|Publication number||US7311716 B2|
|Application number||US 10/784,416|
|Publication date||25 Dec 2007|
|Filing date||20 Feb 2004|
|Priority date||20 Feb 2004|
|Also published as||CA2497523A1, CA2497523C, CN1657021A, CN100548237C, DE602005014298D1, EP1574189A1, EP1574189B1, US20050187566|
|Publication number||10784416, 784416, US 7311716 B2, US 7311716B2, US-B2-7311716, US7311716 B2, US7311716B2|
|Inventors||Randal T. Byrum|
|Original Assignee||Ethicon Endo-Surgery, Inc.|
|Export Citation||BiBTeX, EndNote, RefMan|
|Patent Citations (12), Non-Patent Citations (1), Referenced by (23), Classifications (11), Legal Events (3)|
|External Links: USPTO, USPTO Assignment, Espacenet|
The present invention has application in conventional endoscopic and open surgical instrumentation as well as application in robotic-assisted surgery. The present invention has even further relation to adjustable surgically implantable bands, such as gastric bands for the treatment of obesity.
The percentage of the world's population suffering from morbid obesity is steadily increasing. Severely obese persons are susceptible to increased risk of heart disease, stroke, diabetes, pulmonary disease, and accidents. Because of the effect of morbid obesity to the life of the patient, methods of treating morbid obesity are being researched.
Numerous non-operative therapies for morbid obesity have been tried with virtually no permanent success. Dietary counseling, behavior modification, wiring a patient's jaws shut, and pharmacological methods have all been tried, and failed to correct the condition. Mechanical apparatuses for insertion into the body through non-surgical means, such as the use of gastric balloons to fill the stomach have also been employed in the treatment of the condition. Such devices cannot be employed over a long term, however, as they often cause severe irritation, necessitating their periodic removal and hence interruption of treatment. Thus, the medical community has evolved surgical approaches for treatment of morbid obesity.
Most surgical procedures for treatment of morbid obesity may generally be classified as either being directed toward the prevention of absorption of food (malabsorption), or restriction of stomach to make the patient feel full (gastric restriction) The most common malabsorption and gastric restriction technique is the gastric bypass. In variations of this technique, the stomach is horizontally divided into two isolated pouches, with the upper pouch having a small food capacity. The upper pouch is connected to the small intestine, or jejunum, through a small stoma, which restricts the processing of food by the greatly reduced useable stomach. Since food bypass much of the intestines, the amount of absorption of food is greatly reduced.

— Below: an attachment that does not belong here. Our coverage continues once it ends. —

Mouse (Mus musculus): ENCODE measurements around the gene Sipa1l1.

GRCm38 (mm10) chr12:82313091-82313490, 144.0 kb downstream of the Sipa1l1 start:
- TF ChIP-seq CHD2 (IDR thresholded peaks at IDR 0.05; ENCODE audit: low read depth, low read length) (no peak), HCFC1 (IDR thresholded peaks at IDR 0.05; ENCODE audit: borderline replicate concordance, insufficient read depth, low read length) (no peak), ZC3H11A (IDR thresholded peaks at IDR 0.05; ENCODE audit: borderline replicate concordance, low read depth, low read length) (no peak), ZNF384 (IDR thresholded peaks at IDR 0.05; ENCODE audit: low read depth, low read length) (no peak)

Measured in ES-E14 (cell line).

There are many disadvantages to the above procedure. Typically the above mentioned procedure is performed in an open surgical environment. Current minimally invasive techniques are difficult for surgeons to master, and have many additional drawbacks. Also, there is a high level of patient uneasiness with the idea of such a drastic procedure which is not easily reversible. In addition, all malabsorption techniques carry ongoing risks and side effects to the patient, including malnutrition and dumping syndrome.
Consequently, many patients and physicians prefer to undergo a gastric restriction procedure for the treatment of morbid obesity. One of the most common procedures involves the implantation of an adjustable gastric band. Examples of an adjustable gastric band can be found in U.S. Pat. No. 4,592,339 issued to Kuzmak; RE 36176 issued to Kuzmak; U.S. Pat. No. 5,226,429 issued to Kuzmak; U.S. Pat. No. 6,102,922 issued to Jacobson and U.S. Pat. No. 5,601,604 issued to Vincent, all of which are hereby incorporated herein by reference. In accordance with current practice, a gastric band is operatively placed to encircle the stomach. This divides the stomach into two parts with a stoma in-between. An upper portion, or a pouch, which is relatively small, and a lower portion which is relatively large. The small partitioned portion of the stomach effectively becomes the patients new stomach, requiring very little food to make the patient feel full.
Once positioned around the stomach, the ends of the gastric band are fastened to one another and the band is held securely in place by folding a portion of the gastric wall over the band and closing the folded tissue with sutures placed therethrough thereby preventing the band from slipping and the encircled stoma from expanding. Prior art gastric bands can best be described by referring to
For most bands, as seen from